Friday, August 20, 2010

Education and the Good Life, Introduction

Introduction (pages 7-11)

The book opens with a personal cri de couer: “There must be in the world many parents who, like the present author, have young children whom they are anxious to educate as well as possible, but reluctant to expose to the evils of most existing educational institutions [p. 7].” The alternative of home schooling deprives children of companionship, and makes them feel that they are odd. Rich parents need only to find one accessible, acceptable school, but working-class parents need general educational reforms to ensure that they can secure a good education for their children. Surely different parents will have strikingly different views about what reforms would be desirable. Nevertheless, advances in psychology and pedagogy offer advice that should receive broad assent – advice that is especially relevant for the education of very young children.

The book will proceed by looking at the goals of education, and makes a distinction between the education of character and the acquisition of knowledge, though these are not entirely independent elements. The early years will receive a good deal of attention; eventually, however, the discussion will comprise all of the years of formal education, through university. Learning beyond the years of schooling will not be addressed, though early education should be heavily concerned with making people capable of life-long learning through experience.

Monday, August 16, 2010

Next Up: Education and the Good Life

The Reading Bertrand Russell Plan calls now for a summentary on Education and the Good Life – and as I am not adept at quick plan alterations, I will stick with Plan A.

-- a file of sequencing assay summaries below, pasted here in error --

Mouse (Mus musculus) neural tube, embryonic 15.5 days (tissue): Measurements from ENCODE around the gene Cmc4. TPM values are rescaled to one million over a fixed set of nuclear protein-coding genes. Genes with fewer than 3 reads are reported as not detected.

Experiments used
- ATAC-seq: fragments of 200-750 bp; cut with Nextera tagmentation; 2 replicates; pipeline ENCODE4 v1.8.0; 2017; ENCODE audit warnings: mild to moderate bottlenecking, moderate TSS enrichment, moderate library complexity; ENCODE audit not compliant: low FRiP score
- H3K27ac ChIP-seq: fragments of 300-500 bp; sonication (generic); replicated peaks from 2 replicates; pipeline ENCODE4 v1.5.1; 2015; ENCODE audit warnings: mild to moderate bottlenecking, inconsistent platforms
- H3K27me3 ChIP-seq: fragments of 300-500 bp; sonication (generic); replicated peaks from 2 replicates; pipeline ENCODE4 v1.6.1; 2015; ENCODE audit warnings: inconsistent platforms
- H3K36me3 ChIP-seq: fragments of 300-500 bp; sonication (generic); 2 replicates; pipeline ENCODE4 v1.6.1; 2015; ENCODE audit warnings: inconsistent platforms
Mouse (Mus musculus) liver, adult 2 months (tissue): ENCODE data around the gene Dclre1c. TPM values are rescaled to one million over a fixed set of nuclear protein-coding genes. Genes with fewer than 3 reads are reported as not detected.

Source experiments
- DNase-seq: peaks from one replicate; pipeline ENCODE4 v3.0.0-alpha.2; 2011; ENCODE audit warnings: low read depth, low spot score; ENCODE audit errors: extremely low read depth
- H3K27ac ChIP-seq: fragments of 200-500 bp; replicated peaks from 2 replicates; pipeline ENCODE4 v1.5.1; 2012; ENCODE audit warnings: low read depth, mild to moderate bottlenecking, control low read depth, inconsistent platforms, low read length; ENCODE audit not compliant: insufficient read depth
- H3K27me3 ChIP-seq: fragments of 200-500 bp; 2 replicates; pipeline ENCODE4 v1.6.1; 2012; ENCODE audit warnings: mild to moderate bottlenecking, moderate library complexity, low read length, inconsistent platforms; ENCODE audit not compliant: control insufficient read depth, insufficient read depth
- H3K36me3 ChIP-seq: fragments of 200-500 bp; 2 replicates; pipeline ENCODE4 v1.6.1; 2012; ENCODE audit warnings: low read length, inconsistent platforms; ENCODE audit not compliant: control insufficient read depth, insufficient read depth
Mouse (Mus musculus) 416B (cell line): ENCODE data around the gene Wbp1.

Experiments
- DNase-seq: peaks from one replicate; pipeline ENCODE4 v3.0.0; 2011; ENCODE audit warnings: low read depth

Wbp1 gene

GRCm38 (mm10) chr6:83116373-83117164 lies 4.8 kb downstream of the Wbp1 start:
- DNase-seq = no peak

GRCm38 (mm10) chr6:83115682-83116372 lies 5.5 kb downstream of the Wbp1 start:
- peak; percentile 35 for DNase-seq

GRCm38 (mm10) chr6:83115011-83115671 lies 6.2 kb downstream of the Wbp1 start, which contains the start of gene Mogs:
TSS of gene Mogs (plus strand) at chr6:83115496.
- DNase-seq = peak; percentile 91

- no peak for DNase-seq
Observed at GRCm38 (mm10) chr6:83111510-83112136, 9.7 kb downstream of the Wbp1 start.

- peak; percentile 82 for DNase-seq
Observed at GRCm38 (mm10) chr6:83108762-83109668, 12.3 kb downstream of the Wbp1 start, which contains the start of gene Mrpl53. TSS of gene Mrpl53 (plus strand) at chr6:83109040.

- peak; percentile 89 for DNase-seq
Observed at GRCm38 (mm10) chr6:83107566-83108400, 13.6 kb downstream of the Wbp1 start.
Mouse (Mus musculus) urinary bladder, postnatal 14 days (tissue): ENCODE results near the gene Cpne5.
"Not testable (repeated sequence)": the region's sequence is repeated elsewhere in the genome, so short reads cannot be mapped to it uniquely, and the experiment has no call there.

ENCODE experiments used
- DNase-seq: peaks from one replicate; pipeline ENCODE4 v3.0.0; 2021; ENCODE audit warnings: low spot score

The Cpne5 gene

Education and the Good Life was published in 1926 in New York by Boni & Liveright; my copy is a hardback from the second printing, which was issued, like the first printing, in May, 1926. Apparently, Education and the Good Life is the US version of a book that was published in London by George Allen & Unwin earlier in 1926 under a different title, On Education, Especially in Early Childhood. (The Russell bibliography by Blackwell and Ruja indicates that the American printing, in addition to a new title, omitted an index that the British edition contained.) The book was offered in abridged form in 1961 as Education of Character. Russell and his wife Dora opened their Beacon Hill School in 1927; five years later, with this experience in hand, Russell published a second book on education, Education and the Social Order.

Education and the Good Life contains an Introduction followed by nineteen chapters – the chapters are distributed among three parts, the middle of which (“Education of Character” – the basis of the 1961 abridgment – ) is by far the longest. Here are the sections and chapters:


Part I: Education and the Good Life
Chapter I: Postulates of Modern Education Theory
Chapter II: The Aims of Education

Part II: Education of Character
Chapter III: The First Year
Chapter IV: Fear
Chapter V: Play and Fancy
Chapter VI: Constructiveness
Chapter VII: Selfishness and Property
Chapter VIII: Truthfulness
Chapter IX: Punishment
Chapter X: Importance of Other Children
Chapter XI: Affection and Sympathy
Chapter XII: Sex Education
Chapter XIII: The Nursery-School

Part III: Intellectual Education
Chapter XIV: General Principles
Chapter XV: The School Curriculum Before Fourteen
Chapter XVI: Last School Years
Chapter XVII: Day Schools and Boarding Schools
Chapter XVIII: The University
Chapter XIX: Conclusion

Onwards, then, to Education and the Good Life.